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Difference Between Putin and Assad

Vladimir Putin is the current President of Russia, and won reelection for his second consecutive term – fourth overall – in March 2018. Bashar Hafez al-Assad is the 19th President of Syria, in office since July 2017. Both Putin and Assad are known for their authoritarian rule and both continue to be on the front page of newspapers all over the world because of their involvement and role in the Syrian conflict, which has now entered its seventh year.

Assad and Putin are two strong personalities and their leadership styles have some aspects in common – mainly because of their strong control over the military and the entire government –, but their history, their political views and their background are rather different. The two rulers have developed a strong alliance during the years, with Putin (and Russia) being among the few supporters of the Syrian government as western forces and international organizations push for the removal of Assad from office in order to bring to an end the Syrian conflict, one of the deadliest wars of the last decade.


Who is Putin?

Vladimir Putin is the serving president of Russia, in office since 7 May 2012, reelected for the second consecutive term in March 2018, after having previously served as president from 2000 to 2008 for two consecutive mandates. Putin was born in Leningrad (now St. Petersburg), in Russia, on 7 October 1952; he was married to Lyudmila Putin from 1983 to 2014 and has two daughters, Maria and Yekaterina.

Putin graduated from the Leningrad State University with a degree in law in 1975, and served as intelligence officer in the KGB – the Russian Committee for State Security – before turning to politics. In 1975, upon graduation, joined the KGB as part of the staff of the First Chief Directorate of Foreign Intelligence and served in Leningrad but also in Dresden, Germany. He started turning towards the political sphere in 1991, when he became the advisor of Anatoly Sobchak, who won the elections that year, becoming mayor of Leningrad. In 1997, Putin was named deputy chief administrator of the Kremlin – the Russian national government – under president Boris Yeltsin, and in 1999 was appointed as Prime Minister of Russia, as well as Chief of the Federal Security Service. On 31 December 1999, president Yeltsin was forced to step down amid scandals and Putin became the acting president of Russia, until he was formally elected president and sworn in few months later in March 2000.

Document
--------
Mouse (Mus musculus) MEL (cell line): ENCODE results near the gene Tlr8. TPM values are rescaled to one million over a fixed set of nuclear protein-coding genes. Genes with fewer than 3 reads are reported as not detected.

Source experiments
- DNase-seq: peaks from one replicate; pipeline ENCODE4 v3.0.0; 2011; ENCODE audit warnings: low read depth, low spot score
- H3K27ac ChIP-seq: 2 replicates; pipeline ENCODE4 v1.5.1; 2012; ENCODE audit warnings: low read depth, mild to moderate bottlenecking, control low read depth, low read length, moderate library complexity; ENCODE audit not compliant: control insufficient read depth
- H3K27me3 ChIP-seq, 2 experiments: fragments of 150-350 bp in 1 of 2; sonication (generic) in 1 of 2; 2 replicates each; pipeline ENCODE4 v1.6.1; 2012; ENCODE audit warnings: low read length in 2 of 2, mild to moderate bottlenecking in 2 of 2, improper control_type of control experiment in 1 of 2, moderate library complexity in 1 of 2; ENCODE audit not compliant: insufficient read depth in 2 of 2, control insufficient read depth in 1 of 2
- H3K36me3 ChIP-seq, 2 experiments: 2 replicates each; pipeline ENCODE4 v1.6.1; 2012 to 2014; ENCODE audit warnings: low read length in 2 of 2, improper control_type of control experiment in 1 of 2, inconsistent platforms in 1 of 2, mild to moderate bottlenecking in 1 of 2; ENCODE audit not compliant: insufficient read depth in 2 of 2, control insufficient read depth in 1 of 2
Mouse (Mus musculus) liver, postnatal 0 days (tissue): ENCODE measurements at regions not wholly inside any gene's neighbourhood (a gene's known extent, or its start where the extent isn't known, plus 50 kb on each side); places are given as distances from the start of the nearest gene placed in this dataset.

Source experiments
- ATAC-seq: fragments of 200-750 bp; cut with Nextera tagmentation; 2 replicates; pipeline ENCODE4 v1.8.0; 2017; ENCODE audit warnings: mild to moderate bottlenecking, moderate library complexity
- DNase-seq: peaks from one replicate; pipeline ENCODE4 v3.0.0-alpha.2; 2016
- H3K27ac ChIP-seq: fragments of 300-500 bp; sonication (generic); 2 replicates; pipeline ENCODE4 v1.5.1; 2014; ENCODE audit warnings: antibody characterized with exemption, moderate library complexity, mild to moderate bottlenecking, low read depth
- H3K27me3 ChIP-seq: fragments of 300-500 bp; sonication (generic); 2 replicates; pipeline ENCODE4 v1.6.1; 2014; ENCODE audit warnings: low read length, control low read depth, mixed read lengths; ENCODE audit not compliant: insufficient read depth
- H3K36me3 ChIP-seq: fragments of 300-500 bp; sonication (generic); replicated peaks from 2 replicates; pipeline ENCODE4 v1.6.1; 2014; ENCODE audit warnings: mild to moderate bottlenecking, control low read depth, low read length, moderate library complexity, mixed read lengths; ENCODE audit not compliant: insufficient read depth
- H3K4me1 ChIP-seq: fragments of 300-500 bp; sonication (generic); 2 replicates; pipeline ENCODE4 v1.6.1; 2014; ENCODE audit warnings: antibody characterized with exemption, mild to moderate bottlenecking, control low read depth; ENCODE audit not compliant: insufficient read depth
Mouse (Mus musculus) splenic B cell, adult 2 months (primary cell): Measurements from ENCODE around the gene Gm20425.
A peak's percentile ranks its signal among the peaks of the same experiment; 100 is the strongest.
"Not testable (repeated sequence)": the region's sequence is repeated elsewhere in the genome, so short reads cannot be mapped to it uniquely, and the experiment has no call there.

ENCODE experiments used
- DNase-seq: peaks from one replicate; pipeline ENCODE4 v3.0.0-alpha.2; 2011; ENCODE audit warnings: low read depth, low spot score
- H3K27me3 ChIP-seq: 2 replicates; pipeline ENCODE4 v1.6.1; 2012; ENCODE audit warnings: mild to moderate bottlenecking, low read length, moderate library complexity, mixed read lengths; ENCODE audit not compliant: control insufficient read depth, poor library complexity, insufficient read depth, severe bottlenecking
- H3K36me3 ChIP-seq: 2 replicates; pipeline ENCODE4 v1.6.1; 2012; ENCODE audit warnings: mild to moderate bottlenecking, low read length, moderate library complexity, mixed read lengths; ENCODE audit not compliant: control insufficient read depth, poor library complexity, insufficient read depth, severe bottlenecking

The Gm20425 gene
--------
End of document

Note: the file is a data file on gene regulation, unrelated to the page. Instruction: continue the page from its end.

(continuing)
Putin ruled for two consecutive mandates until 2008, when Dmitry Medvedev won the election and Putin was appointed as Prime Minister. He was later reelected president in 2012 and recently won his fourth elections in March 2018. Some of the main features that have characterized his rule include:

  • Annexation of Crimea;
  • Interference in Syria;
  • Strict rules on human rights and media organizations;
  • Economic development – up until 2014 when the oil prices collapsed;
  • Alleged interference in the American elections; and
  • Significant military development.


Who is Assad?

Bashar Hafez al-Assad is the serving president of Syria, holding office since July 2000, after having been reelected in 2007 and 2014. Assad was born in Damascus, the Syrian capital, where he currently lives with his wife, Asma, and their three children – Karim, Zein and Afez. Second son of the 18th president of Syria, Hafez al-Assad, Bashar graduated from medical school in Damascus in 1988 and specialized in ophthalmology at the Western Eye Hospital in London, after having served in the Syrian Army as doctor for four years.

In 1994, Assad was forced to return to Syria to fulfill his role as heir apparent after his older brother, Bassel, died in a car crash. Once in Syria, he entered the military academy and became colonel of the Syrian army in 1999. On June 10, 2000, his father died of heart attack after 29 years in office, and Bashar was elected president of Syria with 99.7% of the votes. He was later reelected in 2007 with 97.6% of votes and in 2014 with 88.7% of votes. The 2014 elections were contested by the Syrian opposition and western governments and organizations, which denounced the role of Assad in the Syrian civil conflict that broke out in 2011.